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8 Comments on “Creeping Toward Commitment”

  1. donna Says:

    Namaste! ;^)

  2. Kathy G Says:

    K! Such a great post! Raw and vulnerable, and you, yourself, being transformed into a a teacher for us!

    I acknowledge you for this journey.. and if you don’t mind, I will offer something.

    From when you and I were friends going thru our SEU program together, I found myself drawn to you as you and are are a lot alike (or were then, I can only speak to then ๐Ÿ™‚ regarding our commitments and how strongly we feel when we do commit to something. I’m still hearing that here in your post, which is not bad, but here is what I have learned over the years (and am still trying to put to use here and there)..

    Don’t let it mean anything. OR Just let it be as it is.

    What I mean is, you can commit to something today if it’s something you are called to do, drawn to, which seems the case here. Giving yourself fully as you explore may give you deeper insights to your journey. If you find that it’s not calling to you tomorrow, next month, 10 years from now, you can complete that piece and declare something else.

    For myself, it sounds a lot like my religious journey.. being brought up Catholic but not feeling called to be part of that community now. It’s hard to commit to something else as I don’t “feel” a connection in other places, but I can honestly say I haven’t truly committed to the journey of finding out what DOES work! It’s obvious to me in your speaking that you have committed.

    I say, just declare it, throw your hat over the wall and see what happens! I know more questions will come, but more answers will follow.

    Since I’ve met you and have seen you on this path, I always “saw you” as a Buddhist. I’m not sure why, but I get feelings about people and that was one of them. I saw you struggling with “traditional religion” and knowing who you were, I just didn’t see that fit.

    I, for one, LOVE Buddhism and I have several friends that practice. I’m not connected to all the parts of it, but thru my friends and my yoga practice, I can see where I’m drawn and what makes sense to me.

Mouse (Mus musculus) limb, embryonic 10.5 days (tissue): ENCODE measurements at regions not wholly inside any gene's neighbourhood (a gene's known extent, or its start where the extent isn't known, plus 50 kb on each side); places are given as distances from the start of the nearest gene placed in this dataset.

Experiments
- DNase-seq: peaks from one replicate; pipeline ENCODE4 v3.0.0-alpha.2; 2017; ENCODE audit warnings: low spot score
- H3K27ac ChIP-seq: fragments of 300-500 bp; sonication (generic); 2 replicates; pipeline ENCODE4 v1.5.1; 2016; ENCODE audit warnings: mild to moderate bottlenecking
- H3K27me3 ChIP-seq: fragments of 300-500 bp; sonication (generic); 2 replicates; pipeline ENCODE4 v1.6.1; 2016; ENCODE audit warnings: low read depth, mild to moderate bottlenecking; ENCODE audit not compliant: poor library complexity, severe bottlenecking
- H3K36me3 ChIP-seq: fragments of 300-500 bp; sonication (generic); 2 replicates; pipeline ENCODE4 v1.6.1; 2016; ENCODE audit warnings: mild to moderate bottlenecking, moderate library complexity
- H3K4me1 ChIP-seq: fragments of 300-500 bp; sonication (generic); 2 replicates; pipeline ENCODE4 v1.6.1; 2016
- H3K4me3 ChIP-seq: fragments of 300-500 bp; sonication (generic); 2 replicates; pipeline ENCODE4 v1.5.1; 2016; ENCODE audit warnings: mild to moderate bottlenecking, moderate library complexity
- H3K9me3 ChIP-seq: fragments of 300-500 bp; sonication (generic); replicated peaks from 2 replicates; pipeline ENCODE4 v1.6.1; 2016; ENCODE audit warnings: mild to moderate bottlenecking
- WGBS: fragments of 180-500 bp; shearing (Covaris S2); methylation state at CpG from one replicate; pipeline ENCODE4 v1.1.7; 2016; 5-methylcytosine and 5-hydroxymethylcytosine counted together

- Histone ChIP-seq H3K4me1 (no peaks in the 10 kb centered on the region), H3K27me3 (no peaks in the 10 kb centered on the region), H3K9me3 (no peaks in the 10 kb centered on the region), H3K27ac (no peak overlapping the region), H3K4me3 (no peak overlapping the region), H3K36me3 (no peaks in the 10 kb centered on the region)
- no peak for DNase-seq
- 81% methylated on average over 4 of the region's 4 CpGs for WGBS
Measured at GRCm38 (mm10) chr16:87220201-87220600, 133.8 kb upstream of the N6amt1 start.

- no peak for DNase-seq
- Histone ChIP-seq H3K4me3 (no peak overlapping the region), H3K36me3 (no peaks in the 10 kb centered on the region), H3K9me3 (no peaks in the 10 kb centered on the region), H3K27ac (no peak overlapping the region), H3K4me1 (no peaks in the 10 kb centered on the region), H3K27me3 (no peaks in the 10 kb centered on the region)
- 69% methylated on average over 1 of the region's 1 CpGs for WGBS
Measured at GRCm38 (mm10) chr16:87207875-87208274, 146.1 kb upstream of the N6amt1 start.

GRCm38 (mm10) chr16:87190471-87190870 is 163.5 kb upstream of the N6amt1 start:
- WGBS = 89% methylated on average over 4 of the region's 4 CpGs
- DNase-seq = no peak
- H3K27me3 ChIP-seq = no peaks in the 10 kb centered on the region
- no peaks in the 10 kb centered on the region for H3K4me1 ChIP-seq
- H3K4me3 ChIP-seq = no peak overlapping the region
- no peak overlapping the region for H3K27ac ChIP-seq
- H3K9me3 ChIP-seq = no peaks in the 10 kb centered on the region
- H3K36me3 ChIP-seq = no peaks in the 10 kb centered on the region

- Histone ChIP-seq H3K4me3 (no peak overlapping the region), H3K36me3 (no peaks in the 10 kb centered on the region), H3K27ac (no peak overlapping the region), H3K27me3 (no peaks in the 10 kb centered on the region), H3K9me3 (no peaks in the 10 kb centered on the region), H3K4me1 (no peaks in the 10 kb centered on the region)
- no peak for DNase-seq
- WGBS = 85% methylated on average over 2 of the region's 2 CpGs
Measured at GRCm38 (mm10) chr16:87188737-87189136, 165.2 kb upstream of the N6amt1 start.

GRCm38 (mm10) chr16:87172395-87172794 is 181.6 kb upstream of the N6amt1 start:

Thank you for sharing your journey and I hope to hear more!

    Namaste ๐Ÿ™‚

    Love,
    Kathy

  3. Kathryn Says:

    Thank you both! Kathy, thanks for your heartfelt response. I hear what you’re saying… and one thing about Zen Buddhism is that it’s about being with what IS. It’s easier said (and conceptualized) than done, which is why it is a practice. ๐Ÿ™‚

  4. Nichole Says:

    I love these words. I think that you are such a beautiful person and I thank you for writing this. I love Maezen too. I met her in Houston for a talk at the Rothko Chapel after having adored her words and wisdom for years. It was one of the most awakening moments of my life to get to hug and listen to her in person.

    Motherhood has been one of my biggest spiritual practices and “eye openers” and I appreciate Maezen’s and Maezumi Roshi’s wisdom that “your life is your practice”. I try to sit as often as possible but having a 2.5 year old and one due July 5th makes that, well, harder. She brings me peace realizing that your life off the cushion is as important as on it. I gotta go with the flow and let it roll organically and that is also why I love your words.

    When I first read this I thought you lived in Austin too! Oops. Maybe one day I’ll get to hug you too.

  5. Kathryn Says:

    Nichole, I look forward to the day we can share a hug!

  6. acm Says:

    exciting adventures — even giving yourself permission to Go Elsewhere for a while is a big one! congrats on all the possibilities; will enjoy hearing some of the things you find along the road…

  7. Jan Says:

    What a wonderful new adventure: discovering what you already know. I’m so happy for you.

  8. Liora Says:

    Beautiful post! Maybe just commit to taking it day by day? Whenever I commit to something long-term, it’s like there’s immediate rebellion. Eventually I’m afraid to commit, to make New Year’s resolutions, to do anything that resembles drawing a definite line in the sand. Sometimes it’s easier to just decide I’ll show up next time and see what happens. Does that make sense? I’m glad you had such a nice weekend. What a treat to make contact with someone so life-changing through your blog!